Team:OUC-China/Project/Overview

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Latest revision as of 01:31, 27 October 2012

Project overview

1. What is our motivation?

This summer, we have worked hard to construct various toolkits for red tide prevention and management. But why we choose red tide as our final problem to solve? There is mounting evidence of a global increase in nutrient levels of coastal waters through riverine and sewage inputs, and in both the numbers and frequency (as well as the species composition) of red tides. As we all know, red tide and other water bloom have become one of the major natural disasters, which may have a negative effect and cause economic losses to fisheries and aquaculture and, indeed, they may have great impacts on human health by means of algal toxins enrichment. So early warnings and countermeasure for alarming and containing red tide are of crucial importance[1].


2. What triggers water bloom?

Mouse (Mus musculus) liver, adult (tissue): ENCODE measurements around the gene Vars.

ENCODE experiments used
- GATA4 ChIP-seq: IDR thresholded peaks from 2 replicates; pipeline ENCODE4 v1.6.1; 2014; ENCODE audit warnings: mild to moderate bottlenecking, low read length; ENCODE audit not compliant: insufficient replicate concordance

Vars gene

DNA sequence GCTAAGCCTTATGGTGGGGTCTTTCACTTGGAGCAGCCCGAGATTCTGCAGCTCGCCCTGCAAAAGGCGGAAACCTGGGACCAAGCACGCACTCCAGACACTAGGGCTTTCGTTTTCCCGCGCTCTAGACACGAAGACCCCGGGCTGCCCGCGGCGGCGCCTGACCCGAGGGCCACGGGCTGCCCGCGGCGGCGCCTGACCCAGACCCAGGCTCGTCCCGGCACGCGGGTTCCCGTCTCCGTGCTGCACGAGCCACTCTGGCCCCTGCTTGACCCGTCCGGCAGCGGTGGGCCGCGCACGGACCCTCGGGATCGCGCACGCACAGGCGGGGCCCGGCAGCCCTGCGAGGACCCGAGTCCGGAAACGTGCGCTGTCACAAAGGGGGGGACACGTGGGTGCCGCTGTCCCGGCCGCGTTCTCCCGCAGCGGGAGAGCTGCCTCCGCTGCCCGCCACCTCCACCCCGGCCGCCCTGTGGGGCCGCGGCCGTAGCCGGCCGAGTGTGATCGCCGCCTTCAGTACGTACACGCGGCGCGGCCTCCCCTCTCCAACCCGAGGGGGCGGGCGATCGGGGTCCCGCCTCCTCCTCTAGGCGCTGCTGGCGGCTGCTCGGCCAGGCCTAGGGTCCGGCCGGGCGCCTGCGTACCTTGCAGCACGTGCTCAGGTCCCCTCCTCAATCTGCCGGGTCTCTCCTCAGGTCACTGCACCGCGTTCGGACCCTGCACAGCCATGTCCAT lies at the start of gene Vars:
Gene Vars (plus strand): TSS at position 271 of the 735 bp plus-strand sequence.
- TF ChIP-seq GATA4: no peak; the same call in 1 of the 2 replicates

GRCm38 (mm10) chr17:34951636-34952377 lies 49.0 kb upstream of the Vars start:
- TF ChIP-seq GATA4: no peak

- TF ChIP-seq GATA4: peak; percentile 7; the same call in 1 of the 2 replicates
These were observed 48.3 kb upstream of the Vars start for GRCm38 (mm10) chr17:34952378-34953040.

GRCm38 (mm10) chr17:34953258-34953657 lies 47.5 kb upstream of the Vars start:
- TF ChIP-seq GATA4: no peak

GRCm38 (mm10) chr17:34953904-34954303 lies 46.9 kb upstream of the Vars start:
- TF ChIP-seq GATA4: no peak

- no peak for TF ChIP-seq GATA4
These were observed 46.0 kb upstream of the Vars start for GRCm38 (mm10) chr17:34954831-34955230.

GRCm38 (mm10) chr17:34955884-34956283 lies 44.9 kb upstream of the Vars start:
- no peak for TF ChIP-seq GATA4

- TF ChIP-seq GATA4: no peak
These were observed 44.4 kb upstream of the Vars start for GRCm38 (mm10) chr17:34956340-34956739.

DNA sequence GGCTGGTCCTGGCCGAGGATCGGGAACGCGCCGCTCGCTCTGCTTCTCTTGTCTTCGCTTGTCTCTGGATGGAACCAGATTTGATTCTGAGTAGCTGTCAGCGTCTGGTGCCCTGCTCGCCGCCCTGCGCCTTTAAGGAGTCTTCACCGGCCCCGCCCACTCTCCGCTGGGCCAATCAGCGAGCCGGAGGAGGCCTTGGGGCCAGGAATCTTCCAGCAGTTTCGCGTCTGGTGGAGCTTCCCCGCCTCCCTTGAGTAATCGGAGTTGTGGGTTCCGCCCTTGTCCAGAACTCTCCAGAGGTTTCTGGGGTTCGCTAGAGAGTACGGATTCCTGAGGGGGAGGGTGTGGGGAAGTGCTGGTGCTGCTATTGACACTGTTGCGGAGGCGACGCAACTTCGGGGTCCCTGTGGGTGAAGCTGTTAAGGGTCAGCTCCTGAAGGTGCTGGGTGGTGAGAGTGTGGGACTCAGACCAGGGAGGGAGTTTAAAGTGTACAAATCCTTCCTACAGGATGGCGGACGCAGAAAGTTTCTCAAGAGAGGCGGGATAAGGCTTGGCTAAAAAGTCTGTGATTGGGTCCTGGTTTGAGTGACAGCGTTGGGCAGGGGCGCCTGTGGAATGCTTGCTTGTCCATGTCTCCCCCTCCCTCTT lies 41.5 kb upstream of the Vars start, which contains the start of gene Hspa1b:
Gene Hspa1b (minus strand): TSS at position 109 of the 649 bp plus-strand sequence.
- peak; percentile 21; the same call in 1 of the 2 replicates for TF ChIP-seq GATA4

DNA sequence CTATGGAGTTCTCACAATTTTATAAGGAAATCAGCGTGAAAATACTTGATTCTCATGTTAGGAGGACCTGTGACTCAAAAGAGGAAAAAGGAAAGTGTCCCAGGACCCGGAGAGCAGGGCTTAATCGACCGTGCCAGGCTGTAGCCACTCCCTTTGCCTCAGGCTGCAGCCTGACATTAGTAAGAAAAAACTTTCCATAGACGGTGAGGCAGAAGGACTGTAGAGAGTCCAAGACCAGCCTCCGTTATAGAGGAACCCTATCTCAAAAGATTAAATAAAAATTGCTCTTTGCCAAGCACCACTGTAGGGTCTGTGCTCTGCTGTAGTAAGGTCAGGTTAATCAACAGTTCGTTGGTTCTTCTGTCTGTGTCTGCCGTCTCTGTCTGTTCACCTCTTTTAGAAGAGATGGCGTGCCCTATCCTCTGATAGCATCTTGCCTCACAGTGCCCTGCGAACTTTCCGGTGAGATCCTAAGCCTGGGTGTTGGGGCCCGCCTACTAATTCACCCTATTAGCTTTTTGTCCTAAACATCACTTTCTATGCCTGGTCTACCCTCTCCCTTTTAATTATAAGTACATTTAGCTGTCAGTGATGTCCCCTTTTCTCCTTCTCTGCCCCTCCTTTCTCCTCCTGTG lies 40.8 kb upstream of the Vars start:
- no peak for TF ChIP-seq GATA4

The well-recognized culprit of water bloom is overload of nutrient (eutrophication).Take the Baltic Sea as example, dumping from sewage-treatment plants, farming and industry has poured about 20 million tons of nitrogen and 2 million tons of phosphorus into the Baltic over the past 50 years, which give rise to long-lasting algal blooms[2]. The net effect is an excess of phosphorous, which fuels nitrogen-fixing cyanobacteria and triggers algal blooms as the essential condition. Another crucial factor is an excess of nitrogen which can amplify the effect and enhance overgrowth of the cyanobacteria and alga (especially Pyrroptata). Although there is still not possible to conclude the extent to which the increase in red tides in coastal waters can be attributed to the increase in nutrient levels, what is now becoming clear is that N:P is far more important regulators[1].